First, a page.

November 11, 2008
Now that we’re about 10% of the way into the season, I thought it was time to update how the new-look Trail Blazers are doing. We all know Greg Oden has already missed all but four minutes of the season so let’s take a look at how the rest of the team is doing.
To this point, the Blazers are 4-3 and in second place in the Northwest Division and tied for fifth place in the Western Conference. It looks like an average start until you look at exactly where Portland lost.
The Blazers lost in their season-opening game at Los Angeles (Lakers). No shame in that. After beating the Spurs at home, Portland then lost at Phoenix and at Utah. With a 1-3 start, they turned things around with wins against Houston and Minnesota and finally at Orlando. Pretty tough to expect a young team like the Blazers to win games at LA, Phoenix and Utah on a regular basis. The win over Houston was a nice one and Orlando on the road was a good result as well.
Brandon Roy and LaMarcus Aldridge are leading the team in scoring with 20.9 and 18.9 respectively. Newbie Rudy Fernandez is adding 14 more per game and giving the Blazers a nice ‘big three’ offensive attack. Roy is also adding 5.7 assists and Steve Blake is averaging 3.7 with only seven turnovers on the year. With Oden out of the lineup, Joel Pryzbilla is leading the team on 8.4 rebounds with Aldridge just behind, averaging 7.1.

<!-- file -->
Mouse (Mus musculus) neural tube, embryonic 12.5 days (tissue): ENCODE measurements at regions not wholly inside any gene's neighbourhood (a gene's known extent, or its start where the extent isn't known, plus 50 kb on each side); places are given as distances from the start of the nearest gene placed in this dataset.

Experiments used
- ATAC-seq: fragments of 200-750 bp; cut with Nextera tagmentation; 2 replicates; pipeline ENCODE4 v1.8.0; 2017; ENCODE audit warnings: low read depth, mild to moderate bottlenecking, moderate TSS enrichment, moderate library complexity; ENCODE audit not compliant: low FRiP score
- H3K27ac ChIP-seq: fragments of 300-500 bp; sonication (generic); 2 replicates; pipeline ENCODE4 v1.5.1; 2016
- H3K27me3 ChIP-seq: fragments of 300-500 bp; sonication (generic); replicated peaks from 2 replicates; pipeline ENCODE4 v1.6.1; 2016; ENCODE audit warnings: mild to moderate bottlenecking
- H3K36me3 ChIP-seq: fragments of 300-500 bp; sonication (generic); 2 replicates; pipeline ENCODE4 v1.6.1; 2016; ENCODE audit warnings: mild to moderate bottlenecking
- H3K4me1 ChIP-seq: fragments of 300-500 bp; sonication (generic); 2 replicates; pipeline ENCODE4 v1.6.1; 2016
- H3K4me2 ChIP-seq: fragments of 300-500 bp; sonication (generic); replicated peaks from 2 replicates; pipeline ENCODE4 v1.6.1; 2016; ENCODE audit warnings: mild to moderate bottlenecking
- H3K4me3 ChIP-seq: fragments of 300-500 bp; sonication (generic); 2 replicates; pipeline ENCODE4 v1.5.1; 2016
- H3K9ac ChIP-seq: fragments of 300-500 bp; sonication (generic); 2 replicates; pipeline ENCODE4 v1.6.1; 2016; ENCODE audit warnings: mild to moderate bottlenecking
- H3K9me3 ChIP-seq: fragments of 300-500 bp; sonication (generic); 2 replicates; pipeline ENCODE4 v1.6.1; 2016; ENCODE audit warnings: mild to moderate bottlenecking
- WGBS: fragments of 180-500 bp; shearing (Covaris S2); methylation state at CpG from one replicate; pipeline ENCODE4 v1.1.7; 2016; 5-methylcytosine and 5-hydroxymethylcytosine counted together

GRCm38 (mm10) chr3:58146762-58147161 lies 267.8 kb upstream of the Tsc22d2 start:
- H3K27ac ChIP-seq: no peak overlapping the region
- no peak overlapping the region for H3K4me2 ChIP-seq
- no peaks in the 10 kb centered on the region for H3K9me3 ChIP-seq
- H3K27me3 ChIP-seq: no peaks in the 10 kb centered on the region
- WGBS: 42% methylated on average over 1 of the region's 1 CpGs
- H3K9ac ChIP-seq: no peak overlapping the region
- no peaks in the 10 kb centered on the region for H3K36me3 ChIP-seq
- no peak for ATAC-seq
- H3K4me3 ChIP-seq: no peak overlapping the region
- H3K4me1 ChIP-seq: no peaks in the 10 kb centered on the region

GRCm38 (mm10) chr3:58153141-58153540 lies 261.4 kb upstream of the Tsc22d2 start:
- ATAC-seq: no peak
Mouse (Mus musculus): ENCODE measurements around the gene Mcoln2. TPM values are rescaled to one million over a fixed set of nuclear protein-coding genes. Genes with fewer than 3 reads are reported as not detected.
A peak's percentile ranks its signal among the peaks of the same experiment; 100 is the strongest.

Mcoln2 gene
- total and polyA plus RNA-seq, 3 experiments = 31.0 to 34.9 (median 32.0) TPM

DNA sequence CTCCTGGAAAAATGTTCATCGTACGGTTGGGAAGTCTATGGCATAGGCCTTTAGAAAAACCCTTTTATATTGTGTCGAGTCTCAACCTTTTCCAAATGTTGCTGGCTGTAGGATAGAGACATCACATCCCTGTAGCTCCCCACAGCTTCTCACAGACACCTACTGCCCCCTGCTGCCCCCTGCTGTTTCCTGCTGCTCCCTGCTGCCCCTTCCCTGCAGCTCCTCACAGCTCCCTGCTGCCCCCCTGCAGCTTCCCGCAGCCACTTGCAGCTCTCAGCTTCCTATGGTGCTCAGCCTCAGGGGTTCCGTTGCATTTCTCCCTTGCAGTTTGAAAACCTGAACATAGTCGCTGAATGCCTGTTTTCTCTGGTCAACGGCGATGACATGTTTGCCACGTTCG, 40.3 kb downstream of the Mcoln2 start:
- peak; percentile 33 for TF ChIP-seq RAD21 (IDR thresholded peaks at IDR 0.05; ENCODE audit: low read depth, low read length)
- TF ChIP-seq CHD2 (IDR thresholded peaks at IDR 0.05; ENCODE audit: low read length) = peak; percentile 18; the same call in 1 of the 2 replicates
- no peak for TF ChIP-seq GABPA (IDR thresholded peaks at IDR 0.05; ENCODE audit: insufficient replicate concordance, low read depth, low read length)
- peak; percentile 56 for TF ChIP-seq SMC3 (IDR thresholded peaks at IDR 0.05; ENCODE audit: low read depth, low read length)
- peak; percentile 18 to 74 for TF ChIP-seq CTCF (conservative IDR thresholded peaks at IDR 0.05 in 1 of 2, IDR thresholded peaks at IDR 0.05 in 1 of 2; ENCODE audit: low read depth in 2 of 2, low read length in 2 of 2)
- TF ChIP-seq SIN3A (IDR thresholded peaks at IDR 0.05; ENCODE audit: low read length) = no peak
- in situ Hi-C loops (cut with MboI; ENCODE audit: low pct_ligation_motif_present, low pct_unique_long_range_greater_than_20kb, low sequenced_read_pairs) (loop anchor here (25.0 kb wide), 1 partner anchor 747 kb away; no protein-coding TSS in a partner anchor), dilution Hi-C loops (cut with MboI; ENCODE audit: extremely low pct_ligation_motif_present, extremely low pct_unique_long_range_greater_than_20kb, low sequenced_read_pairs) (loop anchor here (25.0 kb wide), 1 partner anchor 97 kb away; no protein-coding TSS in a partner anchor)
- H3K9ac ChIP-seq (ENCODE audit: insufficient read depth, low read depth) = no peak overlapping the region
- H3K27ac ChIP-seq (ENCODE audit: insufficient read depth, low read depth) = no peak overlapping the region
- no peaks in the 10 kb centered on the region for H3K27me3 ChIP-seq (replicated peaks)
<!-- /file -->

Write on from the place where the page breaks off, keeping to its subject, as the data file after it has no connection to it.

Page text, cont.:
None of those numbers are superb but in a tough league with a young team, they’re more than respectable. Playing six of their next seven games on the road could be a tough stretch this early in the season but if they can pull through that with a good record, they can be a pretty good shape through most of November.
Most of the national media is going to be focused on Oden and his progress coming back from his recent ankle injury but the Blazers would do well to ignore all that attention and just play ball. They were able to accomplish that most of last year, only fading at the end of the season and just missing the playoffs. This year they’ve got better players and more experience so going without Oden for a while again shouldn’t be too much of an issue, especially not mentally.
November 3, 2008
Is this for real?
Apparently the Pistons are trading Chauncey Billups (always overrated in my book) and Antonio McDyess to the Nuggest for Allen Iverson. Clearly AI’s time in Denver has not produced the kind of results they were expecting in teaming him with Carmelo Anthony. But to give up on him now? Is there any real benefit to adding Billups?
I’m sure there are some contractual reasons why this trade is happening but it seems totally out of left field to me. But now the Pistons will have Iverson, Rip Hamilton, Tayshaun Prince and Rasheed Wallace in their starting lineup. Pretty tough to argue with that crew. And as good as Billups has been in previous years, Iverson definitely gives them a scoring dimension they simply haven’t had in their run over the past five or six years.
Does this put Detroit ahead of Cleveland and Boston? I’d say yes to Cleveland but no to Boston at this point, but we’ll see…